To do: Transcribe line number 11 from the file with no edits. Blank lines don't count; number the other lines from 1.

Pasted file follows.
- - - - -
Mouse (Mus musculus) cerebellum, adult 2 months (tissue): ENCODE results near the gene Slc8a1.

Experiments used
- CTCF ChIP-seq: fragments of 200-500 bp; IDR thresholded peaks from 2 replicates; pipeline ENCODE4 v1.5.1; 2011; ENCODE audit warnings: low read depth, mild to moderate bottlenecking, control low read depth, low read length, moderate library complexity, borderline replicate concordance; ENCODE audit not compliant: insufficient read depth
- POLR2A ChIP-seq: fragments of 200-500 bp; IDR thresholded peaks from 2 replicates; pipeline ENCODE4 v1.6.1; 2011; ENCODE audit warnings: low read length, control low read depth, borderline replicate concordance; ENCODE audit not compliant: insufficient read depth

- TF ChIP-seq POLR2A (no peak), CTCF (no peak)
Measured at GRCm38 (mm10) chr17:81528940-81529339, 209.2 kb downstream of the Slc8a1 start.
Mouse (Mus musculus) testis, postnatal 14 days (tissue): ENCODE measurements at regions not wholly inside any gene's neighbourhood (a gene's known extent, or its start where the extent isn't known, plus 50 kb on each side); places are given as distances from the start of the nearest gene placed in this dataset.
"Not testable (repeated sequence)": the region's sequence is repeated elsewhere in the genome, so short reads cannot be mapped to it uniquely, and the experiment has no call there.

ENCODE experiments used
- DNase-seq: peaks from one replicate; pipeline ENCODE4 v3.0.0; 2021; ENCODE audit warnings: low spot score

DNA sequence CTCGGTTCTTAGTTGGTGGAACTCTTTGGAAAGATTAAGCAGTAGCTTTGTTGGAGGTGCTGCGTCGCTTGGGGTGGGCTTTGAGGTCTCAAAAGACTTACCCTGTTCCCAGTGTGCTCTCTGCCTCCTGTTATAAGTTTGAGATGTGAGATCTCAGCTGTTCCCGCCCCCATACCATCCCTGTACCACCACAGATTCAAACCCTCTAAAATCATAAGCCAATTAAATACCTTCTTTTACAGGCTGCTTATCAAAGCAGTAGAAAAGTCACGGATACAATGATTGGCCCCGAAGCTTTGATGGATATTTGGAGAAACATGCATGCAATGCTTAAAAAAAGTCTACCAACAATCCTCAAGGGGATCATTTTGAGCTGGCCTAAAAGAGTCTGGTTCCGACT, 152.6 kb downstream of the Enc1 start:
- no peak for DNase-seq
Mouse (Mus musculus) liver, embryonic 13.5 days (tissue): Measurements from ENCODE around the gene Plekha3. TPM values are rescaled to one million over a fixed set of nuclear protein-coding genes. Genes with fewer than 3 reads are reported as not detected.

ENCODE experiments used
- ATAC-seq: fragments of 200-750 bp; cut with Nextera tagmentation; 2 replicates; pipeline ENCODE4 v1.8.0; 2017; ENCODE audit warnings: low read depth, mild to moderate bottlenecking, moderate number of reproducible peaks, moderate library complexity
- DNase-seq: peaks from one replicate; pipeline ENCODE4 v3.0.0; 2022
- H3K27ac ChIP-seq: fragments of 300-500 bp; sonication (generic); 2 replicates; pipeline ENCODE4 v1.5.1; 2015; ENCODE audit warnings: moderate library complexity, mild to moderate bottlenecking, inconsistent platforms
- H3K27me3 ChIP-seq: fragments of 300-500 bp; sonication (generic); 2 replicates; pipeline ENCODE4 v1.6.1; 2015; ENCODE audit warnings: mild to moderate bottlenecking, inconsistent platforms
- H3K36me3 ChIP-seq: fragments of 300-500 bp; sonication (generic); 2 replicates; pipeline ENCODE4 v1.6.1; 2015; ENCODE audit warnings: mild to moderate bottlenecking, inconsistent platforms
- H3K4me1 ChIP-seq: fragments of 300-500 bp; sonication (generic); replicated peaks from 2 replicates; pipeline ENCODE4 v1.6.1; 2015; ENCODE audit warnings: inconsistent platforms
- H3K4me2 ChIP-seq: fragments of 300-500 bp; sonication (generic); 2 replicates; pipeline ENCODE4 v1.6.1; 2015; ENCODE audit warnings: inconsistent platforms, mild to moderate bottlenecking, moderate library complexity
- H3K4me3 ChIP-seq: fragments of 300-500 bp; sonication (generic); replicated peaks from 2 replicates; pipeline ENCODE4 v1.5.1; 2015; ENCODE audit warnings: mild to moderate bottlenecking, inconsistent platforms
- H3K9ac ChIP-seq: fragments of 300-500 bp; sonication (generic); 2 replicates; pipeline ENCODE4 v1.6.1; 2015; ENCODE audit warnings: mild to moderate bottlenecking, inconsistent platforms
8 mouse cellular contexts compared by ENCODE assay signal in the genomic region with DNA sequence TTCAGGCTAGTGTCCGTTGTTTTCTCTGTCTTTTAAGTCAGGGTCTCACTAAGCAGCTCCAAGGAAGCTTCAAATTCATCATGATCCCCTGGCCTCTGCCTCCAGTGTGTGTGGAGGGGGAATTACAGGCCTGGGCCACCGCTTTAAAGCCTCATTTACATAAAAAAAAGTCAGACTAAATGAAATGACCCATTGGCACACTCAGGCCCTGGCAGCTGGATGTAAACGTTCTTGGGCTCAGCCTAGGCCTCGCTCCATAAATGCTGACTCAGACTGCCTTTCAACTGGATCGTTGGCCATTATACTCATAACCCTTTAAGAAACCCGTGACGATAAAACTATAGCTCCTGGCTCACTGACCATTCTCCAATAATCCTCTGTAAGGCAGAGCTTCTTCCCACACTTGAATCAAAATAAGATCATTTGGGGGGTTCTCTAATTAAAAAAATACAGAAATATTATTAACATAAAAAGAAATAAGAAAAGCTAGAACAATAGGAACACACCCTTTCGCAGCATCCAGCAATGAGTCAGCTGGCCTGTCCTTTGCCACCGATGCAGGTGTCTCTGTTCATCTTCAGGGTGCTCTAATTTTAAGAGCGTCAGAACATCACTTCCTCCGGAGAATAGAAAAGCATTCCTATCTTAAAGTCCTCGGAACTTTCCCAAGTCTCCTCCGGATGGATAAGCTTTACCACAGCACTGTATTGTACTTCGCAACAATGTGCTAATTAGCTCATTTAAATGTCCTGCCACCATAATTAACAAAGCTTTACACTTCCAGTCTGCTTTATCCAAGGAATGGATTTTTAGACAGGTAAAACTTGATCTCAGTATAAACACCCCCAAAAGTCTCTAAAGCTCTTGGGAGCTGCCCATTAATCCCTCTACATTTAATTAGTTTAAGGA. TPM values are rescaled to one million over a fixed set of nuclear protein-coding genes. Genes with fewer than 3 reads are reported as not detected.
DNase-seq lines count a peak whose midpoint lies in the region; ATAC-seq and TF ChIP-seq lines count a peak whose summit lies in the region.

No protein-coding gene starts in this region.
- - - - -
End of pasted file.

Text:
DNA sequence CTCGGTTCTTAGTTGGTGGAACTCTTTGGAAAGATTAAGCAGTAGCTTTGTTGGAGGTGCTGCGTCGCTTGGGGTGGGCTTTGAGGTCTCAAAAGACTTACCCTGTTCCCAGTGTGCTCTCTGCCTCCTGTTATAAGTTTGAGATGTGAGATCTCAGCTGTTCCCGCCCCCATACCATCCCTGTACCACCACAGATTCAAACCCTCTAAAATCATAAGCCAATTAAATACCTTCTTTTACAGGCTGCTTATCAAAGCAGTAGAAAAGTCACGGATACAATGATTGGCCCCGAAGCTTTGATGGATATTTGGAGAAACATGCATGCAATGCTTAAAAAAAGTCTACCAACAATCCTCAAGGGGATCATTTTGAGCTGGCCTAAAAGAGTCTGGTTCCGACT, 152.6 kb downstream of the Enc1 start: